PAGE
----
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Monday, April 13, 2020

Whatever happened to ptomaine poisoning?

Photo by Wesual Click on Unsplash
Whenever I write a post about pronunciation, it inevitably sets off a flurry of other pronunciation questions from readers, especially if silent letters are involved.

We have (unfortunately) an almost inexhaustible supply of silent letters in English.

Today's example is the old-fashioned word "ptomaine".  People used to refer to food poisoning as "ptomaine poisoning. The word is pronounced toe main (but keep reading for a surprise about that).
Any of a group of amines [organic compounds derived from ammonia] (e.g. cadaverine, putrescine, neurine) of unpleasant taste and odour, formed in putrefying animal and vegetable matter and formerly thought to cause food poisoning


Never say that Wordlady fails to introduce you to lovely words. Anyway, it has been determined that these charmingly named substances are not the actual cause of food poisoning; they just coexist with the toxic bacteria that are. The well-known food poisoning bacteria are Clostridium botulinum, which causes botulism, and salmonella

Botulism, though no fun at all, does at least have an entertaining etymology:
Late 19th century from German Botulismus, originally ‘sausage poisoning’, from Latin botulus ‘sausage’, because first identified in badly preserved sausages.
Death by sausage, as it were. And how appropriate that it was Germans who first named it.

"Ptomaine" came into English in the 19th century from the French ptomaïne, from Italian ptomaina, formed irregularly from Greek ptōma ‘corpse’. Goodness this post is getting morbid.

As to the pronunciation, the first edition of the Oxford English Dictionary, in 1909, gave two possibilities:

toe may ine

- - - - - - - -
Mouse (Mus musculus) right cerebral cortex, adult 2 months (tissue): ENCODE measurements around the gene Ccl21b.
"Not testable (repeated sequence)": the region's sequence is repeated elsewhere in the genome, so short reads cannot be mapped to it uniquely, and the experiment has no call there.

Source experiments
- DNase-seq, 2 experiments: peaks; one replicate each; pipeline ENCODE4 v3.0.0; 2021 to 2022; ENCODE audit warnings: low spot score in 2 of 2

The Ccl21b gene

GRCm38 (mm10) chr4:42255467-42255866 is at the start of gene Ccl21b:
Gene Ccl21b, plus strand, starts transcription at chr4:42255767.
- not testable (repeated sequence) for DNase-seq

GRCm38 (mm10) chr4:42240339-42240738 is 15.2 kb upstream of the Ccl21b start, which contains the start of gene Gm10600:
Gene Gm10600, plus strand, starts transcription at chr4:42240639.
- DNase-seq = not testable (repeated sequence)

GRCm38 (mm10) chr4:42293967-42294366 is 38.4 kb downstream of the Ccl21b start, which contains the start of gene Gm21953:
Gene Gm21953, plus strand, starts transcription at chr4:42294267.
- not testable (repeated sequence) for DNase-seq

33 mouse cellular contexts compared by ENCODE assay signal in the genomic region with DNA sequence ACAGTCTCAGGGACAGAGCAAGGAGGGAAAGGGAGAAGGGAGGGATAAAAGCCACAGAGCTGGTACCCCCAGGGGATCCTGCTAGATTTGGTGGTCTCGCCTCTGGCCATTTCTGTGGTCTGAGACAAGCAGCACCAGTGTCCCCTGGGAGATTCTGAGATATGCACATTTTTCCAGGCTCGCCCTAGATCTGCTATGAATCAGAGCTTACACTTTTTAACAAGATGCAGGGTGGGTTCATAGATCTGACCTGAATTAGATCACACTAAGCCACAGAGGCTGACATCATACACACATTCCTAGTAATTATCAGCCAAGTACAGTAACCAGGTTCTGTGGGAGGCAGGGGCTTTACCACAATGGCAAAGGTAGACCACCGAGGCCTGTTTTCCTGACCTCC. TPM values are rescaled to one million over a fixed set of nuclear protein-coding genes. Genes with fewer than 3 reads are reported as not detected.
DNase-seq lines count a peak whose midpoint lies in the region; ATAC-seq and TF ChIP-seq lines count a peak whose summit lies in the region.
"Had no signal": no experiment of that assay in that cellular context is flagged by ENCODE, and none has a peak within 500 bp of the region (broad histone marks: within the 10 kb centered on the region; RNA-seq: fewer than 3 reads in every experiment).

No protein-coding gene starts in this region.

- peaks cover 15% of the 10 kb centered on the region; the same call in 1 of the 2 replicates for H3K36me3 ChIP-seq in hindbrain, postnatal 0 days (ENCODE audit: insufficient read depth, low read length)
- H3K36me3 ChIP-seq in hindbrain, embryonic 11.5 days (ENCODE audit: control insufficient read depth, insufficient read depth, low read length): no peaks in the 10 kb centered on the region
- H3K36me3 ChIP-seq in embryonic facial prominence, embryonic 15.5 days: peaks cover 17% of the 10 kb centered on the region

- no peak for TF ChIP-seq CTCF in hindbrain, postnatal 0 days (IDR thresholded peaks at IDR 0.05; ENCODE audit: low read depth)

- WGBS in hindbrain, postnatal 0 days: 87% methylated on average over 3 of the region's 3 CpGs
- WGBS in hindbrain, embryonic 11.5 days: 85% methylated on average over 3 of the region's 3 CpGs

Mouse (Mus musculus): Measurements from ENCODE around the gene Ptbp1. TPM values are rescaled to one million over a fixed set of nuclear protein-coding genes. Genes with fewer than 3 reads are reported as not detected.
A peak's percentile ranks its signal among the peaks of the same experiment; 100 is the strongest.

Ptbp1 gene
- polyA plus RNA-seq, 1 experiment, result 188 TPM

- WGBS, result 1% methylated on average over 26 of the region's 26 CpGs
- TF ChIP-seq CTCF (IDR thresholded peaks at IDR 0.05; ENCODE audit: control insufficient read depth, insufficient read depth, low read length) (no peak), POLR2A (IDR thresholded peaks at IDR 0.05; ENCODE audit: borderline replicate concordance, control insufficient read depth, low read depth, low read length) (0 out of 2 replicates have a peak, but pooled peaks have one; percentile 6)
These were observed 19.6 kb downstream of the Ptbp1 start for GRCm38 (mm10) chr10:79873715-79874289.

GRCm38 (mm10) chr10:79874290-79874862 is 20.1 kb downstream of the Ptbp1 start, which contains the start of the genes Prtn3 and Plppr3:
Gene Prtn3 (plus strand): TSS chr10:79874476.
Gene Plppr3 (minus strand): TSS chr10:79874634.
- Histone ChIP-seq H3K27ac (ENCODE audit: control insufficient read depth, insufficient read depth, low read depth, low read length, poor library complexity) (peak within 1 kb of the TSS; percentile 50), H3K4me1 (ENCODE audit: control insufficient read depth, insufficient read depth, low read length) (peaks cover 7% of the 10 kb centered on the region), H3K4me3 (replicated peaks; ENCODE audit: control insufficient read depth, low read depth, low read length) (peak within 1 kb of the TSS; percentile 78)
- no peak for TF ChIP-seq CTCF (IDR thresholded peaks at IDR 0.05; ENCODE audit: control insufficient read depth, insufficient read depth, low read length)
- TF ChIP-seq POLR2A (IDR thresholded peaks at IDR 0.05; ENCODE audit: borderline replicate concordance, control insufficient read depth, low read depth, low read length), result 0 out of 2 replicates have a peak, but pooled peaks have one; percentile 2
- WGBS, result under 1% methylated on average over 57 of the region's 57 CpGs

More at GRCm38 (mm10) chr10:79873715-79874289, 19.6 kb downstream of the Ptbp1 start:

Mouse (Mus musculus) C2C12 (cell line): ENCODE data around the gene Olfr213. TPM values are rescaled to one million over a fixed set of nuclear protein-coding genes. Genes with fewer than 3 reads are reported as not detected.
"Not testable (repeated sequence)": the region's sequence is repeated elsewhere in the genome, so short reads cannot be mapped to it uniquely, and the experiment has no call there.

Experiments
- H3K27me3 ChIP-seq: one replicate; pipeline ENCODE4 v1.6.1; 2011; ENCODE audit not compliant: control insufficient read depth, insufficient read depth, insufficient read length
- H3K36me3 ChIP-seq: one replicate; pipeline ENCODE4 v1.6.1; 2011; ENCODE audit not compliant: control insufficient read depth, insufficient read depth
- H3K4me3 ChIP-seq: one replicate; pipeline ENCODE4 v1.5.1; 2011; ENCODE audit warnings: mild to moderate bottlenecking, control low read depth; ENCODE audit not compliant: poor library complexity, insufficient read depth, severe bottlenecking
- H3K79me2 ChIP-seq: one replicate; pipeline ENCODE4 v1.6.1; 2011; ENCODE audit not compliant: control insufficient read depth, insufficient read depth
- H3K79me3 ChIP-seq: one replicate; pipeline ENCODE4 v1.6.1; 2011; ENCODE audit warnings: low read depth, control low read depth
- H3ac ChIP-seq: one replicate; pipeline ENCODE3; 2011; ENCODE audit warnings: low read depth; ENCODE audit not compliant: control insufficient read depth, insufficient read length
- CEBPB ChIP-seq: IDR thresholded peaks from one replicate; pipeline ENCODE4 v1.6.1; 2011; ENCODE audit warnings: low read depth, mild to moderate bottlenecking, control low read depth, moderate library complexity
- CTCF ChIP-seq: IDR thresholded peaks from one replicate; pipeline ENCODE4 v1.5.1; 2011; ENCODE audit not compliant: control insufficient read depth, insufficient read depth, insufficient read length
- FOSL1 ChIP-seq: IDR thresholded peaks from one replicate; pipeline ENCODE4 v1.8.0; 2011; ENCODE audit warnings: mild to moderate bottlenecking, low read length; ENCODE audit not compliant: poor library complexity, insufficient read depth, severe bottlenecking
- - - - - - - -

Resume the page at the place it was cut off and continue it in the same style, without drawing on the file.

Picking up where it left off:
ptoe may ine
Yes, with a pronounced p. This pronunciation was doomed to failure because English speakers are just not good at initial pt-.

The dictionary even got quite sniffy about the pronunciation that has since become standard:  
‘it is to be regretted that the full correction to ptomatine was not made at its reception into English, which would also have prevented the rise of the illiterate pronunciation toe MAIN, like domain’.
You know, it's unwise to make judgemental remarks about pronunciations you consider "illiterate", because, as we have seen before with words like "balcony" and "camellia",  in a hundred years you'll just look ridiculous.

Well, I'm sorry to inflict a post about food poisoning on you in these times, but at least I am pretty sure you're unlikely to get botulism or salmonella from your chocolate bunny.

Do you use the term "ptomaine poisoning", or have you done so in the past?


  1. Many years ago, in my youth ptomaine was the only way sickness from food was discussed !!

  2. If I have be illiterate, then let something that hygiene can prevent be my downfall. I´m not sure I´ll bring this subject up at my next literary soiree. Thanks for the fun, though!

  3. I haven't heard "ptomaine" for ages, but I remember it was quite common when I was younger, in western Canada.

  4. I agree with the previous post. I probably used to use this term but haven't heard it for years. Very informative and amusing post. "Death by sausage" sounds like an awesome book title!

  5. Does anyone remember the Allan Sherman 1960's sing "Hello Muddah, Hello Fadah" which contains the line ..."you remember Leonard Skinner, he got ptomaine poisoning after dinner..."
    That name Leonard Skinner gave the band Lynrd Skynrd the idea for the band name from this song


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Canada's Word Lady, Katherine Barber is an expert on the English language and a frequent guest on radio and television. She was Editor-in-Chief of the Canadian Oxford Dictionary. Her witty and informative talks on the stories behind our words are very popular. Contact her at wordlady.barber@gmail.com to book her for speaking engagements; she can tailor her talks to almost any subject. She is also available as an expert witness for lawsuits.